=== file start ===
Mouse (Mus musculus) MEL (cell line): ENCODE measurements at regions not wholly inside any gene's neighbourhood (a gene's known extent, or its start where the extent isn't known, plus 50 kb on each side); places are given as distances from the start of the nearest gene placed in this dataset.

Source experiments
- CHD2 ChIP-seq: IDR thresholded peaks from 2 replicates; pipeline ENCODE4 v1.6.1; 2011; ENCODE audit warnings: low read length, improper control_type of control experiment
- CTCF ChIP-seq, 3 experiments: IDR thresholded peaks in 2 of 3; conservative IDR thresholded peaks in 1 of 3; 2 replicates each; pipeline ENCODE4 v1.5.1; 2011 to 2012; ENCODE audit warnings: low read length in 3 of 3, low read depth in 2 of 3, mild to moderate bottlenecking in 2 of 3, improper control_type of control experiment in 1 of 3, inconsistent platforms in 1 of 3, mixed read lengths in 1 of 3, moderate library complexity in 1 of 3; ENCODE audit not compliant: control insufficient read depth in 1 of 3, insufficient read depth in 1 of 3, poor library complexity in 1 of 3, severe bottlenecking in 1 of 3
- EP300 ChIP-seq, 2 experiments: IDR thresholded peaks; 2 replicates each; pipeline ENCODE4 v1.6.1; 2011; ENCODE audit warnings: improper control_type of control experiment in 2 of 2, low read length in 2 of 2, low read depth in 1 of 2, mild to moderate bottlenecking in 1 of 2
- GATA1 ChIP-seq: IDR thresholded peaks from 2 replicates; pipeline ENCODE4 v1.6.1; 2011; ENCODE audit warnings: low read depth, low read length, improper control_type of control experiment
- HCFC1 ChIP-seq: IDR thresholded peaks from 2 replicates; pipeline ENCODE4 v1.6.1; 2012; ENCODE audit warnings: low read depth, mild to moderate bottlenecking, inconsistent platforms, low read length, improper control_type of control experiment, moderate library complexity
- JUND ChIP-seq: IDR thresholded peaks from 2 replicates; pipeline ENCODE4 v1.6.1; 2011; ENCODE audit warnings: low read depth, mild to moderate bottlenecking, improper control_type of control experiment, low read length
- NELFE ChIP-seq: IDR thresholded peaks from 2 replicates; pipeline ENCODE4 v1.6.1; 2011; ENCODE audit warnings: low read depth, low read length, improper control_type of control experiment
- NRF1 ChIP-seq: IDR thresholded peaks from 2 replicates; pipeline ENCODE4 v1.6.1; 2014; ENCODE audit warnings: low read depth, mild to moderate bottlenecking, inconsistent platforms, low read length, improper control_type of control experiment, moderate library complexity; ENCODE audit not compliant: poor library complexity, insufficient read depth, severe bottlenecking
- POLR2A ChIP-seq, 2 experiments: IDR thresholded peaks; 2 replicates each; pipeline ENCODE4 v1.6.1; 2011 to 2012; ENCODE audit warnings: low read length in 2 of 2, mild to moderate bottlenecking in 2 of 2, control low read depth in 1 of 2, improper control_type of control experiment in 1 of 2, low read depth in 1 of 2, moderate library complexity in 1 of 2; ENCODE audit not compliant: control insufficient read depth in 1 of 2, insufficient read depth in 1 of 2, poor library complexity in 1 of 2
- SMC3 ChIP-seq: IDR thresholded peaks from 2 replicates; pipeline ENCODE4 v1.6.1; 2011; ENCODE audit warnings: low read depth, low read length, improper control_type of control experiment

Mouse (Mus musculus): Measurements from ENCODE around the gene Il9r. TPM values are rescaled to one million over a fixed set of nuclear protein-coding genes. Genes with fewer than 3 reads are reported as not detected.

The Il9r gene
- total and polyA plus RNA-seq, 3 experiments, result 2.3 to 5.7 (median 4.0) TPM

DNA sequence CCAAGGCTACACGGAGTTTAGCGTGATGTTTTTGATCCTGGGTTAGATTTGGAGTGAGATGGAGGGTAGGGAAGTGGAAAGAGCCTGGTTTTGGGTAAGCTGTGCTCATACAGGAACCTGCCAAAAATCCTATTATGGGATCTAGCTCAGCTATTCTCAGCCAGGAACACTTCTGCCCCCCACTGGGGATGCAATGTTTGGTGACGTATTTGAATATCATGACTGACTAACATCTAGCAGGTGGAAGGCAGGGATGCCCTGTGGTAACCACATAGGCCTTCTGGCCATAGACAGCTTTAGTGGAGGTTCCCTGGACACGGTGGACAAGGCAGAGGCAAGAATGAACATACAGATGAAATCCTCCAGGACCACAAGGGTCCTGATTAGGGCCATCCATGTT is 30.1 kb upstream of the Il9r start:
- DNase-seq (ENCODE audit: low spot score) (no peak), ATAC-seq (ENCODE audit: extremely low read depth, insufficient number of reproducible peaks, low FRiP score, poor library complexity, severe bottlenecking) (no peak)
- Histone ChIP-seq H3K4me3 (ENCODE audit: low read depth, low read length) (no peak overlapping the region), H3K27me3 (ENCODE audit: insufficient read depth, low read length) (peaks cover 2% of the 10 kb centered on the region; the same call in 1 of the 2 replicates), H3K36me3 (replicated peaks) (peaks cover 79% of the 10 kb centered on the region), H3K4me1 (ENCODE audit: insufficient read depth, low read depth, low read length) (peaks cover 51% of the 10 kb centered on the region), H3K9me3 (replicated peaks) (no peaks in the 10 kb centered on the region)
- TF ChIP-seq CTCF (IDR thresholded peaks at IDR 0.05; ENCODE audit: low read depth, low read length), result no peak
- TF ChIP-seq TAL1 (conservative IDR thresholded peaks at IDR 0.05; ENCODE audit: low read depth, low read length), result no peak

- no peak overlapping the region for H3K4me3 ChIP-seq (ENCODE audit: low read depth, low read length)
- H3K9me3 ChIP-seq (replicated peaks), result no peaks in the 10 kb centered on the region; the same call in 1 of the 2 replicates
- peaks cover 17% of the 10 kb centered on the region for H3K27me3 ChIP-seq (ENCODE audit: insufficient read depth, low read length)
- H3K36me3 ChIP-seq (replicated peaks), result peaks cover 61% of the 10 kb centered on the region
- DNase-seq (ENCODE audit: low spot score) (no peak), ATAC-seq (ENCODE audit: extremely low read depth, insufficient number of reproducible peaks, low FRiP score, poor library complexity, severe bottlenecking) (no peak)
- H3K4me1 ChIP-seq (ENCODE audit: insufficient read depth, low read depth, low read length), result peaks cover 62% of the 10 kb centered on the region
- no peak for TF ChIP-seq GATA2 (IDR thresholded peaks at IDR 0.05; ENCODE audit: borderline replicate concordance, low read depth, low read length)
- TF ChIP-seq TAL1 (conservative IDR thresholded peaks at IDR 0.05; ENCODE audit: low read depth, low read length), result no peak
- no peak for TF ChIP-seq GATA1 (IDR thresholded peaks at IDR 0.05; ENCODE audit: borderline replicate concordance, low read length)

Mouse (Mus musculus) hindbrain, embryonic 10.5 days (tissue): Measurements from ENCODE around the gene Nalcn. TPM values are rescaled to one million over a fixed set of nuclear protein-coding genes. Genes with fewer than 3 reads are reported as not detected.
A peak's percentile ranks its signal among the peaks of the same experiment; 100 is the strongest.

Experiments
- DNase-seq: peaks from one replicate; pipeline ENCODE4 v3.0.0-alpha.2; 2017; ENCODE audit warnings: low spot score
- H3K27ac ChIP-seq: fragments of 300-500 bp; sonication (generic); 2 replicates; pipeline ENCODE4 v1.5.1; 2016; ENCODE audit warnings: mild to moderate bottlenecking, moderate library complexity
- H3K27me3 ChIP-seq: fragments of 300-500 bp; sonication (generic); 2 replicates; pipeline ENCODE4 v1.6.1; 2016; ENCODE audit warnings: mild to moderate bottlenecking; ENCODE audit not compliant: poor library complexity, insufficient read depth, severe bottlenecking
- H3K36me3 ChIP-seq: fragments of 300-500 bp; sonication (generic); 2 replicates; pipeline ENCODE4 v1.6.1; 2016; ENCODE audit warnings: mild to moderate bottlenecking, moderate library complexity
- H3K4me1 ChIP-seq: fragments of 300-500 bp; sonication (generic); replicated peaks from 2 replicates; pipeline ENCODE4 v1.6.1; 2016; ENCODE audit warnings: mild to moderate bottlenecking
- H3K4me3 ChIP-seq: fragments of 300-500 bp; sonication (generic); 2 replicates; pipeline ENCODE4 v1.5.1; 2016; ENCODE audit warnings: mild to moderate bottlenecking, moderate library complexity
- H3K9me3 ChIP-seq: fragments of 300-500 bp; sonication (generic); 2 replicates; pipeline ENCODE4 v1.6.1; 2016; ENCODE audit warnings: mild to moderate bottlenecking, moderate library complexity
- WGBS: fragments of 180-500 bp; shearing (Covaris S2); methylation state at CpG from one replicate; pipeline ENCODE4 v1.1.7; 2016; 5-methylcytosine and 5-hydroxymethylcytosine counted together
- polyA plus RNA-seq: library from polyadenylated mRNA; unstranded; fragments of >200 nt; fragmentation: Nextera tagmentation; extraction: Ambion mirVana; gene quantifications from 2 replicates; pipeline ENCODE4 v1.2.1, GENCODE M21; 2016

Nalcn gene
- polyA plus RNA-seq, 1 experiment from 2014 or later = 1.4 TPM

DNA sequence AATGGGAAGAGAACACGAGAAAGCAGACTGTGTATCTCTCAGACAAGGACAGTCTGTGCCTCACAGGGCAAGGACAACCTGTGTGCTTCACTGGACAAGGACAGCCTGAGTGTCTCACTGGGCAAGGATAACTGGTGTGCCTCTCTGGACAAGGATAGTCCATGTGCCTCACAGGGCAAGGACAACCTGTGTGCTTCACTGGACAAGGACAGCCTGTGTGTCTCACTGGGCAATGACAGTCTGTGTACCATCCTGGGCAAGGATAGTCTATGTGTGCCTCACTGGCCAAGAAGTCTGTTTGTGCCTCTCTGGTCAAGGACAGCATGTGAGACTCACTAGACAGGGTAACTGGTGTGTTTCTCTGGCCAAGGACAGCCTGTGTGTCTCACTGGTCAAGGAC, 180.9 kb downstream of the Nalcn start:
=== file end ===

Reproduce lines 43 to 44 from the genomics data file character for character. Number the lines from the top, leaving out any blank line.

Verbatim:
- polyA plus RNA-seq, 1 experiment from 2014 or later = 1.4 TPM

DNA sequence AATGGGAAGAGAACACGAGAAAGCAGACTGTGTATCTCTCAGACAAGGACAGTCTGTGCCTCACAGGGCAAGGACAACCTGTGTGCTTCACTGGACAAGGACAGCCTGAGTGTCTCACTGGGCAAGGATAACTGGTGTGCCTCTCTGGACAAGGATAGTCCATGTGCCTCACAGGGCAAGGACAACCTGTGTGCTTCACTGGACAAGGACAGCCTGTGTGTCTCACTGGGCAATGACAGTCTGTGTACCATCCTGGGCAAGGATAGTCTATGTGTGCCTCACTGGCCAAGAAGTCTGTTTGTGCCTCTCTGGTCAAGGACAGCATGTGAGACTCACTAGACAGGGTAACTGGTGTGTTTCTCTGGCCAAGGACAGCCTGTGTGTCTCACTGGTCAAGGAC, 180.9 kb downstream of the Nalcn start: